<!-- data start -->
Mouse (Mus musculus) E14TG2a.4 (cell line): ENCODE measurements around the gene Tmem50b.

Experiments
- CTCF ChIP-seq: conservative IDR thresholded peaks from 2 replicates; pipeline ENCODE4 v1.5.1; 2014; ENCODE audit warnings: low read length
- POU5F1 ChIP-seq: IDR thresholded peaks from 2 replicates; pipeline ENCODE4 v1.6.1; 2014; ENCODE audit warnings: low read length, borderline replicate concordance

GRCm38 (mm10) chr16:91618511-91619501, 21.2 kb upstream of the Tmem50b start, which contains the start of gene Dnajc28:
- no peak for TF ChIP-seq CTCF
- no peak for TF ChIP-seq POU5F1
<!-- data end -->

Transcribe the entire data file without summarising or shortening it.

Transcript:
Mouse (Mus musculus) E14TG2a.4 (cell line): ENCODE measurements around the gene Tmem50b.

Experiments
- CTCF ChIP-seq: conservative IDR thresholded peaks from 2 replicates; pipeline ENCODE4 v1.5.1; 2014; ENCODE audit warnings: low read length
- POU5F1 ChIP-seq: IDR thresholded peaks from 2 replicates; pipeline ENCODE4 v1.6.1; 2014; ENCODE audit warnings: low read length, borderline replicate concordance

GRCm38 (mm10) chr16:91618511-91619501, 21.2 kb upstream of the Tmem50b start, which contains the start of gene Dnajc28:
- no peak for TF ChIP-seq CTCF
- no peak for TF ChIP-seq POU5F1